North Connacht musicians feature in TG4 show
Not only can Connacht claim Raftery an File as one of its natives, it has produced generations of exceptionally gifted musicians amongst them fiddlers like Michael Coleman, box players like PJ Conlon and his family, and flute players John McKenna, Seamus Tansey and Johnny Griffin.Joe Byrne comes from a long line of Mayo musicians, with his father, grandfather and great grandfather, Joe, Jim and Dominic Byrne all well-known flute players. In this weeks Cainiúntí Ceoil on TG4 on Sunday at 10 p.m., he explores the musical traditions of North Connacht and talks to some of the regions many gifted musicians about the music they play
One of those musicians is Maire Standúín, who like Joe Byrne sees a very clear connection between the music of the region, an area that spans Mayo, Roscommon, Sligo and Leitrim, and the Irish language.
"I think there was a very strong connection between the language and the music, especially in the songs,’ she says.
The fact that she learnt a lot of songs in Irish during her schooldays gave her, she believes, a much greater understanding of where the local music came from and what it grew out of.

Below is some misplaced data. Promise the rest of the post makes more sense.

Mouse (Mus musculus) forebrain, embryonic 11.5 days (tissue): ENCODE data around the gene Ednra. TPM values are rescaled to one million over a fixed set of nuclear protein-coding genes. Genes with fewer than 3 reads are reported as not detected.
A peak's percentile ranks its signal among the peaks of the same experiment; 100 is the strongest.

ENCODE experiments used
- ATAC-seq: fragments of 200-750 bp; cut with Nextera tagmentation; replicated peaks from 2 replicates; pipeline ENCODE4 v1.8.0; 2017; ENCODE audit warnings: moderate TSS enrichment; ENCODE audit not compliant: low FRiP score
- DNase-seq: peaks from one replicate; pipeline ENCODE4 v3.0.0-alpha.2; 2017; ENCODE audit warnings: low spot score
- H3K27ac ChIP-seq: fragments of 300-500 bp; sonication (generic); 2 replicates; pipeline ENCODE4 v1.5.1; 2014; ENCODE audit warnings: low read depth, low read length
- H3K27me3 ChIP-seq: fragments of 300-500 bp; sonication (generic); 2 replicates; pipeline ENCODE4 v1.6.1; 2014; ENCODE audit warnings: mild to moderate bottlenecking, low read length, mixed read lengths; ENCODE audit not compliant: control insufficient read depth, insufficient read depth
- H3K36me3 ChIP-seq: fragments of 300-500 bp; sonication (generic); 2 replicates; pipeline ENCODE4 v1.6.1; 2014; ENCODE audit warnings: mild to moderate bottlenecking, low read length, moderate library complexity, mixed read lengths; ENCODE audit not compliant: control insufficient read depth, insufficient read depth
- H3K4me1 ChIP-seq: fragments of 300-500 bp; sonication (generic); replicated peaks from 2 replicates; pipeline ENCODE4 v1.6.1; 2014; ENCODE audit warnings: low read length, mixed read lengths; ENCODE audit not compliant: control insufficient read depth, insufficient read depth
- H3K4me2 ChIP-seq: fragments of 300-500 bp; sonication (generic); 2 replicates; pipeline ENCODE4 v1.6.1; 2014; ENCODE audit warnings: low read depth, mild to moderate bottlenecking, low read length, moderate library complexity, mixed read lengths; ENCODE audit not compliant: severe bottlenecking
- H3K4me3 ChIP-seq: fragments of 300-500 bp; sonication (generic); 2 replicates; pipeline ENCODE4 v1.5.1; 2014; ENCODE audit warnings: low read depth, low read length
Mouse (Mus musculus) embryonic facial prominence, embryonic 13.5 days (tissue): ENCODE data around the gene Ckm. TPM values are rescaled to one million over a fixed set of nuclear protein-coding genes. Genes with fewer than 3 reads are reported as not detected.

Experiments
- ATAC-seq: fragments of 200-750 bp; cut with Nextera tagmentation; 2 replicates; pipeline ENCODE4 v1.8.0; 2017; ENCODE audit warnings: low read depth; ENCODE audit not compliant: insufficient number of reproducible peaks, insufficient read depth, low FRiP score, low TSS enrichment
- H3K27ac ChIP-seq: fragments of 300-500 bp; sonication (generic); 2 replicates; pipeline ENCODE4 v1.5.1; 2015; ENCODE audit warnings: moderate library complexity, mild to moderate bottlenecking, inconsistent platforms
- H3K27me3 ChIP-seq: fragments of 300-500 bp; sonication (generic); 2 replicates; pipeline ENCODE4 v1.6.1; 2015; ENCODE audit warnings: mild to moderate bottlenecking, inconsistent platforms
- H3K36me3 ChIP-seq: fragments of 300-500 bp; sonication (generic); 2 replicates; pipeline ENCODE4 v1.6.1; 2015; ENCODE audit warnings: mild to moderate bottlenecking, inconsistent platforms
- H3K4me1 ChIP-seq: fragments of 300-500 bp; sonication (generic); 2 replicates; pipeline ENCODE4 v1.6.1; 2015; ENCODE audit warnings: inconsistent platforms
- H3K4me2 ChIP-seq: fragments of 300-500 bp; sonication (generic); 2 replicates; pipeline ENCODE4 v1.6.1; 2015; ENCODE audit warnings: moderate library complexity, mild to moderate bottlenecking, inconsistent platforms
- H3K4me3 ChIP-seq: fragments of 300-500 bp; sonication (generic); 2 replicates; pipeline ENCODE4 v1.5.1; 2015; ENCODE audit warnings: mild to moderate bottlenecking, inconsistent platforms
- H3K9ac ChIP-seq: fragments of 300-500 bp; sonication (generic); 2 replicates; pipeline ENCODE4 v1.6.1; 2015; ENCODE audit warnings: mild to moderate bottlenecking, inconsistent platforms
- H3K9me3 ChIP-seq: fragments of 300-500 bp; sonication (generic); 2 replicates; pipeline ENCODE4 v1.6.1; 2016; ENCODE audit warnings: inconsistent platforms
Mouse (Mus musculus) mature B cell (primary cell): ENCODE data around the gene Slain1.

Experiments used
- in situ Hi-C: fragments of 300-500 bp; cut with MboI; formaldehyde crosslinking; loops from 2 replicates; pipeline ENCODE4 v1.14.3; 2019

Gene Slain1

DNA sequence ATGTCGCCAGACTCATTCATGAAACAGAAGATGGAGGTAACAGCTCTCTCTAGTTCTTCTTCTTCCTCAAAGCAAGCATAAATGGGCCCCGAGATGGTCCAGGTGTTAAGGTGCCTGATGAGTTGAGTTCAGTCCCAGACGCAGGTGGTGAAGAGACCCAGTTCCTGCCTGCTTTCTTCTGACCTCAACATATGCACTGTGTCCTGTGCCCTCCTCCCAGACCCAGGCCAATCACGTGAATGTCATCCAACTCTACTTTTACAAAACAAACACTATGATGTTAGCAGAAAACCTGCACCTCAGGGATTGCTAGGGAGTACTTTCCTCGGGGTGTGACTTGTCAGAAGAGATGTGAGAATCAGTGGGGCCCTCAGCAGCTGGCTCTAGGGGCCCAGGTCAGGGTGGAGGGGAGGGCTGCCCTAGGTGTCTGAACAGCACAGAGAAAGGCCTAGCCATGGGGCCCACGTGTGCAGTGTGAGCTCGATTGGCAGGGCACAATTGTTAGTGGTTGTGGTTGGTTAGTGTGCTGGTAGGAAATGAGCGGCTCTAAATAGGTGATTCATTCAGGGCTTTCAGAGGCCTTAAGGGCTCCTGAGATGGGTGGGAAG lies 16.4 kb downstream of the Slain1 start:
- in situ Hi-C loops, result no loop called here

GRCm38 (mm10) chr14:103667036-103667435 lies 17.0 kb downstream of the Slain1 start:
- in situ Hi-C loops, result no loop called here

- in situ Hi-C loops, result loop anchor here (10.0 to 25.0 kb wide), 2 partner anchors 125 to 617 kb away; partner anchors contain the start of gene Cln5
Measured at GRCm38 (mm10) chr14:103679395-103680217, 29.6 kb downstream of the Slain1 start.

The influence of several gifted musicians also played a large part in shaping North Connacht’s distinctive sound – a sound that doesn’t seem to recognise such things as county boundaries, no matter what limitations the map-makers may try to impose.
"I could sit in my own town hall and play a céilí and to the last mile the region would be in that hall. They’d come in from North Mayo, they’d come in from South Sligo and North Roscommon and even from South Leitrim - The people dictated that. The people will dictate in the end," flute player Seamus Tansey says. Tansey cites two of North Connacht’s late great musicians, travelling pipe player Johnny Gorman and master fiddler Michael Coleman as sources of some of the tunes he plays today.
"It’s not by chance people speak about Coleman," says musician John Carty. "He was just an extraordinary musician. He had all the technical qualities, but then he also had this creative genius where he could change the tune without taking from it."
John Carty himself was born in England after his father emigrated from Roscommon. Despite his birthplace, the local influences can be clearly heard in his playing. This fact alone suggests North Connacht’s regional music, and regional music in general, may be much more enduring than we sometimes think.
Cainiuntí Ceoil, Sunday at 10pm on TG4, November 4th, repeated the following Friday at 8pm.